“The use of adjuvant tamoxifen should be considered for patients with DCIS,” Dr. D. Craig Allred from Washington University in St. Louis, Missouri and colleagues conclude in a report online April 2 in the Journal of Clinical Oncology.
Today, DCIS accounts for 20% to 30% of all breast cancers and lumpectomy and radiation are now standard of care. The NSABP B-24 study found a significant benefit with adjuvant tamoxifen after lumpectomy and radiation in DCIS. (Fisher et al. Lancet 1999;353:1993-2000)
But the B-24 protocol was initiated before it became widely known that the benefit of tamoxifen in treating invasive breast cancer is essentially restricted to ER-positive and/or progesterone receptor (PgR)-positive disease. Women in the B-24 protocol were enrolled without knowledge of hormone receptor status.
Dr. Allred and colleagues did the current analysis to evaluate, retrospectively, the relationship between receptor status and response to tamoxifen in 732 women from the B-24 study, “with the expectation that the results would be similar to those in invasive breast cancer.”
Indeed, only the ER-positive group seemed to benefit from adjuvant tamoxifen. Women with ER-positive DCIS treated with adjuvant tamoxifen (vs placebo) showed significant decreases in subsequent breast cancer at 10 years (hazard ratio 0.49; p<0.001) and during overall follow up lasting a median of 14.5 years (HR 0.60; p=0.003), which remained significant in multivariable analysis (overall HR 0.64; p=0.003).
“Results were similar, but less significant, when subsequent ipsilateral and contralateral, invasive and noninvasvie, breast cancers were considered separately,” the investigators say. No significant benefit was observed in ER-negative DCIS, “emphasizing that tamoxifen must bind to functional ER to exert its beneficial effect on pre-existing residual tumor cells,” they note.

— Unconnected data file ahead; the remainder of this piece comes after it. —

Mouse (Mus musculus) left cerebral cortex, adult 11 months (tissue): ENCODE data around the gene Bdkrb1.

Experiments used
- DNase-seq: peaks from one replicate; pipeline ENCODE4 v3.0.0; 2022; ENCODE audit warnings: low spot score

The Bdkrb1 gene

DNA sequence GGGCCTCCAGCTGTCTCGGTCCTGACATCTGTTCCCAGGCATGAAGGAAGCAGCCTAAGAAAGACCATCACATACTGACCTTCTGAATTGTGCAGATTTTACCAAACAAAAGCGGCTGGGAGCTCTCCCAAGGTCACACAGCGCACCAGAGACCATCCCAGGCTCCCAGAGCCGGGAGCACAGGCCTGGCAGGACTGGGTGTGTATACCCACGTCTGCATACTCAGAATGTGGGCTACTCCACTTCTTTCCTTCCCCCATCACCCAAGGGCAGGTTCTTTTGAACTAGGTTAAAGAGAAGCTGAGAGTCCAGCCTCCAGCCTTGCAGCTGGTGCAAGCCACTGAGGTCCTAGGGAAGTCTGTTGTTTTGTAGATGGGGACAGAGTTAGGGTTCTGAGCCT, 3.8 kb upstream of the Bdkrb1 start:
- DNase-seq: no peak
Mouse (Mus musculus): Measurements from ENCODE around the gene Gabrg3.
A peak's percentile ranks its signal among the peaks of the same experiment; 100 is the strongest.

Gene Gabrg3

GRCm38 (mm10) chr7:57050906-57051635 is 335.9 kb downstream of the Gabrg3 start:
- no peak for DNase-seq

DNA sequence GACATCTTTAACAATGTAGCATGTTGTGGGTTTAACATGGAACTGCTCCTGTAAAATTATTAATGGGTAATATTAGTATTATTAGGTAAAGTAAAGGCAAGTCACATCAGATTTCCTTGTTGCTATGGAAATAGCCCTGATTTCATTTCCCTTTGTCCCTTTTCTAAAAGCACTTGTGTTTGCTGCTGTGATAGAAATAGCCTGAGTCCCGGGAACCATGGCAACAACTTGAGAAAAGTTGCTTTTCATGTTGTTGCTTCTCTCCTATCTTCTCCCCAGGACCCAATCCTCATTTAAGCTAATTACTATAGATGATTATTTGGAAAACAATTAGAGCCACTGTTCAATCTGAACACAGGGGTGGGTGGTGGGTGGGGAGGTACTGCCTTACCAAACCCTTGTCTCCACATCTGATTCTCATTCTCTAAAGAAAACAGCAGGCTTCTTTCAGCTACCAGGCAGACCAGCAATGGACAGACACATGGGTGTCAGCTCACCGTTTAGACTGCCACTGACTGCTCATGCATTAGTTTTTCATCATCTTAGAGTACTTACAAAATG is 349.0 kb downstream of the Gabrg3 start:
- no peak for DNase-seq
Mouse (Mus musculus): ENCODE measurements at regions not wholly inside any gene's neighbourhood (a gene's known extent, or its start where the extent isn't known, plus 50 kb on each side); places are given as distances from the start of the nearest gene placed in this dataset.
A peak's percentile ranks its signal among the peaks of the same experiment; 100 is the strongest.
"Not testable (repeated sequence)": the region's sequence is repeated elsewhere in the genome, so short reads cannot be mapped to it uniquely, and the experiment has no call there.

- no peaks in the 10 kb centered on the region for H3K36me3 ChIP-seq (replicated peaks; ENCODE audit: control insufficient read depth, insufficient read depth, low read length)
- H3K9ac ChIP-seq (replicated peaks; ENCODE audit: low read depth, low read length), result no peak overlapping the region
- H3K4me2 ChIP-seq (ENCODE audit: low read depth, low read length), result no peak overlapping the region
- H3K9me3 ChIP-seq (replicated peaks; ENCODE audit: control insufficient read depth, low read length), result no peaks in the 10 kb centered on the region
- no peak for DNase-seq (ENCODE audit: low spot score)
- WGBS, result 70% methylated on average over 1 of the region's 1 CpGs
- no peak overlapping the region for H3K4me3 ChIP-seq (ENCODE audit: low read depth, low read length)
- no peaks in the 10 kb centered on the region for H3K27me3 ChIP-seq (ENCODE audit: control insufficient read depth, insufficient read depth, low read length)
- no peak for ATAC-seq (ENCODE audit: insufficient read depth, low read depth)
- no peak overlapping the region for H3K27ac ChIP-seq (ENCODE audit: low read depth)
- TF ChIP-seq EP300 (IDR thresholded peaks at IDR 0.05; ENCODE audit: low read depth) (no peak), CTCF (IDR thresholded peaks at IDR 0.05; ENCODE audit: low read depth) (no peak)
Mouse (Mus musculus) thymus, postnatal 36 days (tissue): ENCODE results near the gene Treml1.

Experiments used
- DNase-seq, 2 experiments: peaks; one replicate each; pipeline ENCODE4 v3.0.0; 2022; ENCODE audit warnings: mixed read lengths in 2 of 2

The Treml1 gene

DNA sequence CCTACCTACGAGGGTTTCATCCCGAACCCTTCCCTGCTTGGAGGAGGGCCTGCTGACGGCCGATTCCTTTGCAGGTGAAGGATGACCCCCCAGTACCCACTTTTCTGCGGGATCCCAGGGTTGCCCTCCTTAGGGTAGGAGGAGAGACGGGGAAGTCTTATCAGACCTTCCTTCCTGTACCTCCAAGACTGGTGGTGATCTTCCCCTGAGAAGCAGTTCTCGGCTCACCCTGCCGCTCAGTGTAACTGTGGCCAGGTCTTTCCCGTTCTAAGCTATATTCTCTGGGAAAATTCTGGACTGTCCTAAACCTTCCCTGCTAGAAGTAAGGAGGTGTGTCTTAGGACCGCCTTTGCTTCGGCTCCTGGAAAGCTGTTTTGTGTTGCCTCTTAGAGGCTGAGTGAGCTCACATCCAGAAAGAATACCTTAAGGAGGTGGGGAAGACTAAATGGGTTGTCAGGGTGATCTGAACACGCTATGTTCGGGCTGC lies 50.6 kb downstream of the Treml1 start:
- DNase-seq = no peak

Adjuvant tamoxifen in ER-positive DCIS “offers an additional therapeutic option for patients and physicians to consider,” Dr. Allred and colleagues conclude.
In a JCO podcast on the journal’s web site, Dr. Michael Baum of University College London in the United Kingdom, who specializes in the research, diagnosis and treatment of breast cancer, notes that 80% of the DCIS in this study were screen detected. The increasing rate of detection of DCIS is “a penalty we pay for screening,” he says.
He further notes that, “As the increasing incidence of DCIS has not accompanied by a fall in the incidence of invasive cancer, than many of these cases have to be considered an overdiagnose. If that is the case, then maybe instead of looking for cases of DCIS that might or might not respond to tamoxifen we should be looking for cases using histological and molecular variables that might allow us to decide whether or not to offer any treatment in the first place. The ER-status doesn’t seem to fit that bill,” Dr. Baum said, “as the overall recurrence-free survival is very similar (26% and 30%, respectively) at 14 years in the placebo control ER-negative and the ER-positive group.”
J Clin Oncol 2012.